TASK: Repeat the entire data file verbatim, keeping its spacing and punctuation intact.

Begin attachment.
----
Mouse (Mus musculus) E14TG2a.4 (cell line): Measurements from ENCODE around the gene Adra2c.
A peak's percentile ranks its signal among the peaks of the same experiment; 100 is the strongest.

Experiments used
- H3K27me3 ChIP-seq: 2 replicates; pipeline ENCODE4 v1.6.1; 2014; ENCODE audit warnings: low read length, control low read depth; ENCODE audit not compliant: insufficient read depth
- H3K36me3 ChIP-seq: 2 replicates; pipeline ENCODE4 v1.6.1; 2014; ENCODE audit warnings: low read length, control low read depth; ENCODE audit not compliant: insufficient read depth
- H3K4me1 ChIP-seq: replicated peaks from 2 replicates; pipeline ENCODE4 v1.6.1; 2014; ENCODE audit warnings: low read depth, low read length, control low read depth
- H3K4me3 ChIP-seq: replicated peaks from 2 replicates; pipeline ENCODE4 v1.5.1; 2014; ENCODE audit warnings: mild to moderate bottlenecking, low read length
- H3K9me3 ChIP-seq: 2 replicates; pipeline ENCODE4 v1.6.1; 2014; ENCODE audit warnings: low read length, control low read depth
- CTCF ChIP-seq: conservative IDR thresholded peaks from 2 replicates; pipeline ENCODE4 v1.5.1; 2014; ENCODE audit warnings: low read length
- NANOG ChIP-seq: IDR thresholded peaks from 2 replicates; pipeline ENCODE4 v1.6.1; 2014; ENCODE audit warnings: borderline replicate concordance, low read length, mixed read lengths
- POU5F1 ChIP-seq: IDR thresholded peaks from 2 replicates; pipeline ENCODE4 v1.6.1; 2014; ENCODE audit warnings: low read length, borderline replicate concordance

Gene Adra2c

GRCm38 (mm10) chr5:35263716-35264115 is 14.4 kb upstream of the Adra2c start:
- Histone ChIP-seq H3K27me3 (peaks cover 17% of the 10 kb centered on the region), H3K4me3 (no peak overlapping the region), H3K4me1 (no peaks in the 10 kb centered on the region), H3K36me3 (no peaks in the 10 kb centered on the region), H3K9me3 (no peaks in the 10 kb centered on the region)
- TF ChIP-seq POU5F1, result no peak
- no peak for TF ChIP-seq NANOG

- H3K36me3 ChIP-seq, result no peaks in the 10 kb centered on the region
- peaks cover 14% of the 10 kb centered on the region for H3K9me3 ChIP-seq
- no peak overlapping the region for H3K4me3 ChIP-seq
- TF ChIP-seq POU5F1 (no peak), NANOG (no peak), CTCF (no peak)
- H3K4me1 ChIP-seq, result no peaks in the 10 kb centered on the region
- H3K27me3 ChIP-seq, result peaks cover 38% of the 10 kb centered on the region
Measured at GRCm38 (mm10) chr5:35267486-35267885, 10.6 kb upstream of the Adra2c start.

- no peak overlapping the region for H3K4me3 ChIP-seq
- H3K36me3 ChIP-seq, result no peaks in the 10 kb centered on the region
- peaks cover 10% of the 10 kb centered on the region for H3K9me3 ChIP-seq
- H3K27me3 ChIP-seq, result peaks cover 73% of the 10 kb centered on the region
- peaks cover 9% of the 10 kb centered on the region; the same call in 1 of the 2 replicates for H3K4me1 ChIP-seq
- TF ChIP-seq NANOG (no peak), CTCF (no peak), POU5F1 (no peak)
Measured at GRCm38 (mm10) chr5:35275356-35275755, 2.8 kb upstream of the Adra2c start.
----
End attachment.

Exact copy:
Mouse (Mus musculus) E14TG2a.4 (cell line): Measurements from ENCODE around the gene Adra2c.
A peak's percentile ranks its signal among the peaks of the same experiment; 100 is the strongest.

Experiments used
- H3K27me3 ChIP-seq: 2 replicates; pipeline ENCODE4 v1.6.1; 2014; ENCODE audit warnings: low read length, control low read depth; ENCODE audit not compliant: insufficient read depth
- H3K36me3 ChIP-seq: 2 replicates; pipeline ENCODE4 v1.6.1; 2014; ENCODE audit warnings: low read length, control low read depth; ENCODE audit not compliant: insufficient read depth
- H3K4me1 ChIP-seq: replicated peaks from 2 replicates; pipeline ENCODE4 v1.6.1; 2014; ENCODE audit warnings: low read depth, low read length, control low read depth
- H3K4me3 ChIP-seq: replicated peaks from 2 replicates; pipeline ENCODE4 v1.5.1; 2014; ENCODE audit warnings: mild to moderate bottlenecking, low read length
- H3K9me3 ChIP-seq: 2 replicates; pipeline ENCODE4 v1.6.1; 2014; ENCODE audit warnings: low read length, control low read depth
- CTCF ChIP-seq: conservative IDR thresholded peaks from 2 replicates; pipeline ENCODE4 v1.5.1; 2014; ENCODE audit warnings: low read length
- NANOG ChIP-seq: IDR thresholded peaks from 2 replicates; pipeline ENCODE4 v1.6.1; 2014; ENCODE audit warnings: borderline replicate concordance, low read length, mixed read lengths
- POU5F1 ChIP-seq: IDR thresholded peaks from 2 replicates; pipeline ENCODE4 v1.6.1; 2014; ENCODE audit warnings: low read length, borderline replicate concordance

Gene Adra2c

GRCm38 (mm10) chr5:35263716-35264115 is 14.4 kb upstream of the Adra2c start:
- Histone ChIP-seq H3K27me3 (peaks cover 17% of the 10 kb centered on the region), H3K4me3 (no peak overlapping the region), H3K4me1 (no peaks in the 10 kb centered on the region), H3K36me3 (no peaks in the 10 kb centered on the region), H3K9me3 (no peaks in the 10 kb centered on the region)
- TF ChIP-seq POU5F1, result no peak
- no peak for TF ChIP-seq NANOG

- H3K36me3 ChIP-seq, result no peaks in the 10 kb centered on the region
- peaks cover 14% of the 10 kb centered on the region for H3K9me3 ChIP-seq
- no peak overlapping the region for H3K4me3 ChIP-seq
- TF ChIP-seq POU5F1 (no peak), NANOG (no peak), CTCF (no peak)
- H3K4me1 ChIP-seq, result no peaks in the 10 kb centered on the region
- H3K27me3 ChIP-seq, result peaks cover 38% of the 10 kb centered on the region
Measured at GRCm38 (mm10) chr5:35267486-35267885, 10.6 kb upstream of the Adra2c start.

- no peak overlapping the region for H3K4me3 ChIP-seq
- H3K36me3 ChIP-seq, result no peaks in the 10 kb centered on the region
- peaks cover 10% of the 10 kb centered on the region for H3K9me3 ChIP-seq
- H3K27me3 ChIP-seq, result peaks cover 73% of the 10 kb centered on the region
- peaks cover 9% of the 10 kb centered on the region; the same call in 1 of the 2 replicates for H3K4me1 ChIP-seq
- TF ChIP-seq NANOG (no peak), CTCF (no peak), POU5F1 (no peak)
Measured at GRCm38 (mm10) chr5:35275356-35275755, 2.8 kb upstream of the Adra2c start.